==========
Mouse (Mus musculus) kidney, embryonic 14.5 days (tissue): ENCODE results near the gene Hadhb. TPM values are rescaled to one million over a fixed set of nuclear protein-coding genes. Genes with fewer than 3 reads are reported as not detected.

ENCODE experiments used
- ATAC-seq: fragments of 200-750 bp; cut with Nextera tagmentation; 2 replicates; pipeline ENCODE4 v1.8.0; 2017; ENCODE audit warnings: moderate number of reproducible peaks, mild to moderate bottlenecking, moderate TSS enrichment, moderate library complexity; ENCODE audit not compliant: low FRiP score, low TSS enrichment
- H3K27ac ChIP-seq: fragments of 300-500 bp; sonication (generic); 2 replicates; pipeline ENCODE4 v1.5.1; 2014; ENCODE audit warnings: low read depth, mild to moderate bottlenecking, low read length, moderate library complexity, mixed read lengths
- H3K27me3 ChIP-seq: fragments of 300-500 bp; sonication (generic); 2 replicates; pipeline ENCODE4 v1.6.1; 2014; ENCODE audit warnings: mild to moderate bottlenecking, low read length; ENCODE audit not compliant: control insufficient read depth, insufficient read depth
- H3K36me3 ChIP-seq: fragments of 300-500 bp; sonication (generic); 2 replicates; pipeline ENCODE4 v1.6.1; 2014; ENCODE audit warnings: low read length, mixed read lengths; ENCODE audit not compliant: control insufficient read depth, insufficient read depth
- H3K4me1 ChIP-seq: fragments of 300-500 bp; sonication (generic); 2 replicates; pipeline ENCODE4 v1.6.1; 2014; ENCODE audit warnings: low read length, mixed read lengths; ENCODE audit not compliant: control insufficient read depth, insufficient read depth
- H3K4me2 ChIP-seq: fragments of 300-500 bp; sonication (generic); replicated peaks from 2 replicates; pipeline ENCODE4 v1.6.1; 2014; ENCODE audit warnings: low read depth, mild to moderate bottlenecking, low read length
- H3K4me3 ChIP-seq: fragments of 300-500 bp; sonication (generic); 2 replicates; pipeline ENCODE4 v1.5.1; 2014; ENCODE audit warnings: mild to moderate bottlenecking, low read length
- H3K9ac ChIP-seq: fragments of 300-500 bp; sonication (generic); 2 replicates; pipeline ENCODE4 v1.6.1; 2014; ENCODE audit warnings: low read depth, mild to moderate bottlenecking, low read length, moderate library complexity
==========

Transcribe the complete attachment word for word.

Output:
Mouse (Mus musculus) kidney, embryonic 14.5 days (tissue): ENCODE results near the gene Hadhb. TPM values are rescaled to one million over a fixed set of nuclear protein-coding genes. Genes with fewer than 3 reads are reported as not detected.

ENCODE experiments used
- ATAC-seq: fragments of 200-750 bp; cut with Nextera tagmentation; 2 replicates; pipeline ENCODE4 v1.8.0; 2017; ENCODE audit warnings: moderate number of reproducible peaks, mild to moderate bottlenecking, moderate TSS enrichment, moderate library complexity; ENCODE audit not compliant: low FRiP score, low TSS enrichment
- H3K27ac ChIP-seq: fragments of 300-500 bp; sonication (generic); 2 replicates; pipeline ENCODE4 v1.5.1; 2014; ENCODE audit warnings: low read depth, mild to moderate bottlenecking, low read length, moderate library complexity, mixed read lengths
- H3K27me3 ChIP-seq: fragments of 300-500 bp; sonication (generic); 2 replicates; pipeline ENCODE4 v1.6.1; 2014; ENCODE audit warnings: mild to moderate bottlenecking, low read length; ENCODE audit not compliant: control insufficient read depth, insufficient read depth
- H3K36me3 ChIP-seq: fragments of 300-500 bp; sonication (generic); 2 replicates; pipeline ENCODE4 v1.6.1; 2014; ENCODE audit warnings: low read length, mixed read lengths; ENCODE audit not compliant: control insufficient read depth, insufficient read depth
- H3K4me1 ChIP-seq: fragments of 300-500 bp; sonication (generic); 2 replicates; pipeline ENCODE4 v1.6.1; 2014; ENCODE audit warnings: low read length, mixed read lengths; ENCODE audit not compliant: control insufficient read depth, insufficient read depth
- H3K4me2 ChIP-seq: fragments of 300-500 bp; sonication (generic); replicated peaks from 2 replicates; pipeline ENCODE4 v1.6.1; 2014; ENCODE audit warnings: low read depth, mild to moderate bottlenecking, low read length
- H3K4me3 ChIP-seq: fragments of 300-500 bp; sonication (generic); 2 replicates; pipeline ENCODE4 v1.5.1; 2014; ENCODE audit warnings: mild to moderate bottlenecking, low read length
- H3K9ac ChIP-seq: fragments of 300-500 bp; sonication (generic); 2 replicates; pipeline ENCODE4 v1.6.1; 2014; ENCODE audit warnings: low read depth, mild to moderate bottlenecking, low read length, moderate library complexity